Singapore’s Health Science Authority disclosed it received reports of heart problems experienced by 12 people after their vaccinations as of June 30. Seven of the cases involved males 30 years and below, which the government said was higher-than-expected for this age group.

About 61% of the Singapore’s population have received the first vaccine jab, according to July 3 data compiled by Bloomberg, while 37.6% are fully inoculated. The government has made high vaccination rates a key condition for reopening the economy safely, including the resumption of leisure travel.

https://www.bloomberg.com/news/articles/2021-07-05/singapore-investigates-cardiac-arrest-of-vaccinated-teenager

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On 7/2/2021 at 2:53 PM, wathe said:

Can you point me to this please?  Is this referring to efficacy after first dose?

Canada definitely has adopted a certain amount of make-it-up-as-we-go-along (in a calculated and well-reasoned fashion, I think) with respect to delayed first dose and miseducating dose regimens, because of poor/unreliable supply.

 It was posted here on the board when Canada approved the Pfizer vaccine and included a list of studies/trials on the vaccine.

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86.6 percent of adults in Scotland have had at least one jab. 62.4 have had two. The UK is not using J and J. The youngest adults can book, but not all have had their first appointment and there doesn't seem to be a plateau in demand yet. Vaccination has not been opened to children  - vaccine supplies are being reserved for adults.

Screenshot_20210706-125453_Chrome.jpg

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My husband had J&J back in April. He would like to boost that with the Pfizer. Has anyone done this? Or heard whether its even allowed? I'm wondering if our insurance would reject it. 

In light of the article about Germany shared above....if one does follow up the AZ or J&J with a mRNA vaccine, would one just get one dose or two?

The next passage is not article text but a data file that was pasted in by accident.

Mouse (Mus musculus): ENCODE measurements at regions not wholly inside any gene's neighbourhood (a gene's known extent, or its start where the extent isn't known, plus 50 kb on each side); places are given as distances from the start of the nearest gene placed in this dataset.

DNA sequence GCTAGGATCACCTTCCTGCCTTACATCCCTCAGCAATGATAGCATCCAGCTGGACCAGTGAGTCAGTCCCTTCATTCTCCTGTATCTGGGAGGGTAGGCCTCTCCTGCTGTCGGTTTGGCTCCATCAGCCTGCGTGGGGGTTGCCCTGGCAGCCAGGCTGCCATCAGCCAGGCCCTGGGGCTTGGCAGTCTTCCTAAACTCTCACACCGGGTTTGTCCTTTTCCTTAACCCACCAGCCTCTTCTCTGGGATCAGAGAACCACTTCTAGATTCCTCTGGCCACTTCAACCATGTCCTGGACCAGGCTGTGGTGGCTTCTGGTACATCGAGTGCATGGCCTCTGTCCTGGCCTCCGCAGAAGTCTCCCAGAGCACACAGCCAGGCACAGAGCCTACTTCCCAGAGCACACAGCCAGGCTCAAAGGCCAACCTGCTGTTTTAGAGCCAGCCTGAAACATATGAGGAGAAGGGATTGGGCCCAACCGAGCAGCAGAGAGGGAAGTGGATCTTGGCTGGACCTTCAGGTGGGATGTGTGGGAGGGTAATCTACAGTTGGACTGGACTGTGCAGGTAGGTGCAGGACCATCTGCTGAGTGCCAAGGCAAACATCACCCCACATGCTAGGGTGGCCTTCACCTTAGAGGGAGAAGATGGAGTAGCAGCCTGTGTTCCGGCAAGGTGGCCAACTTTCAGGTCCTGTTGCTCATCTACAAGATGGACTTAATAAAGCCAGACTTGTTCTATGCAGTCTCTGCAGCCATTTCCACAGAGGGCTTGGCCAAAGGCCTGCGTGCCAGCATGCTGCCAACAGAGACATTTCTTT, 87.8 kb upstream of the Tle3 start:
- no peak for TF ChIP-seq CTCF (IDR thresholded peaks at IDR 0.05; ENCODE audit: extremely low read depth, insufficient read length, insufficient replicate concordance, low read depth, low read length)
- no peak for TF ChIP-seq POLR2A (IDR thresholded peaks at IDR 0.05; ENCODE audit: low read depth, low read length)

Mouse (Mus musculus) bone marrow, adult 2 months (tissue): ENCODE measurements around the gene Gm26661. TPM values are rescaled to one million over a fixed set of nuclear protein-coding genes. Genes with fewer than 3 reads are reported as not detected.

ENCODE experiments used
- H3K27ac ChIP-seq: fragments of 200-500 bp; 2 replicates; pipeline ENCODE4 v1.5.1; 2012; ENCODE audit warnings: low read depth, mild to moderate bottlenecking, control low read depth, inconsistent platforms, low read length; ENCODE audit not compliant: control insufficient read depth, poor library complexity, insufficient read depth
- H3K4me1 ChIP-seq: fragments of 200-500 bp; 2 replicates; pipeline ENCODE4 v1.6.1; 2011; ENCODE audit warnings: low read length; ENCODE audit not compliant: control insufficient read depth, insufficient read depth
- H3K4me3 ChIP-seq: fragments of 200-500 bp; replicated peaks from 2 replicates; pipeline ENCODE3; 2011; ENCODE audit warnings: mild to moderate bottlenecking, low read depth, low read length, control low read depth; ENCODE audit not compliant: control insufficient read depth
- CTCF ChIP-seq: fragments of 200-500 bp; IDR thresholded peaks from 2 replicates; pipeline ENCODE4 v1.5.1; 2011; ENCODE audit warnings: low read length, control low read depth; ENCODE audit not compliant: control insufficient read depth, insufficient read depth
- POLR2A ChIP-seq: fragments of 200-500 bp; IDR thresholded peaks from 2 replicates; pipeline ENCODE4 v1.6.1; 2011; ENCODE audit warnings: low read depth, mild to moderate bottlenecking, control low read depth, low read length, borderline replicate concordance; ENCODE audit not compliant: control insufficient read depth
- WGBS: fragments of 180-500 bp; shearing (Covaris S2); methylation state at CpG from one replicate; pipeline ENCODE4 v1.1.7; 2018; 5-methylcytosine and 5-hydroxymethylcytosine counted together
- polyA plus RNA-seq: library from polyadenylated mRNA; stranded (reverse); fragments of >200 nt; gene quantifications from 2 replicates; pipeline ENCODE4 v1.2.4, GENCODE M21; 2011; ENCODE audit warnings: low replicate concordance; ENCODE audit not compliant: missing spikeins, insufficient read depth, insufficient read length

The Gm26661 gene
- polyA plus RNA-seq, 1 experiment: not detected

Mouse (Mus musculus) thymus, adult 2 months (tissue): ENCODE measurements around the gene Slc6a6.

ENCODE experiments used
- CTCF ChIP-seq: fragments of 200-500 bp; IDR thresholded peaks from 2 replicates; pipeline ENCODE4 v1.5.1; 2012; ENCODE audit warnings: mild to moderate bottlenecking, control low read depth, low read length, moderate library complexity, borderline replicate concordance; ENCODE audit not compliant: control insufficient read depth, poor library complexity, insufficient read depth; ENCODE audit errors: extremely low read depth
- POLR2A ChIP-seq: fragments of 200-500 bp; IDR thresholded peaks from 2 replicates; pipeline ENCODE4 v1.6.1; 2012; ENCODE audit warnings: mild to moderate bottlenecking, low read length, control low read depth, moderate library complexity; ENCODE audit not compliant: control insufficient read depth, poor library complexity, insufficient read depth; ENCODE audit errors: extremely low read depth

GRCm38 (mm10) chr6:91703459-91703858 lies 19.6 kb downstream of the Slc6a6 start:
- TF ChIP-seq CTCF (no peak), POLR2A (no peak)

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3 hours ago, popmom said:

 

My husband had J&J back in April. He would like to boost that with the Pfizer. Has anyone done this? Or heard whether its even allowed? I'm wondering if our insurance would reject it. 

In light of the article about Germany shared above....if one does follow up the AZ or J&J with a mRNA vaccine, would one just get one dose or two?

The protocol here (Canada) in my province AZ first dose is  followed by mRNA single dose only at 8 weeks.  If, down the line, data suggest that a second mRNA dose is required, then the protocol will likely be adjusted, but so far the plan is for a single mRNA dose only.  

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I have to say….until they work out the myocarditis thing the vaccine is a hard no here for both me and my DD.  I have two male cousins who have had heart transplants due to myocarditis.  One is a second cousin who had a transplant when I was a teen, the other is my direct cousin who received his transplant around the same age as our second cousin was when he had his.

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3 hours ago, popmom said:

 

My husband had J&J back in April. He would like to boost that with the Pfizer. Has anyone done this? Or heard whether its even allowed? I'm wondering if our insurance would reject it. 

In light of the article about Germany shared above....if one does follow up the AZ or J&J with a mRNA vaccine, would one just get one dose or two?

I’ve heard some people have managed to have it done, but others have been told no because it’s not CDC recommended yet. Hopefully they will remedy that, because we have enough vaccine and it’s looking like a good idea. (I wouldn’t expect insurance to come into it, since the shots are free and you don’t have to provide insurance information if you don’t want to.)

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14 minutes ago, Sdel said:

I have to say….until they work out the myocarditis thing the vaccine is a hard no here for both me and my DD.  I have two male cousins who have had heart transplants due to myocarditis.  One is a second cousin who had a transplant when I was a teen, the other is my direct cousin who received his transplant around the same age as our second cousin was when he had his.

In your case, I would wait for Novavax.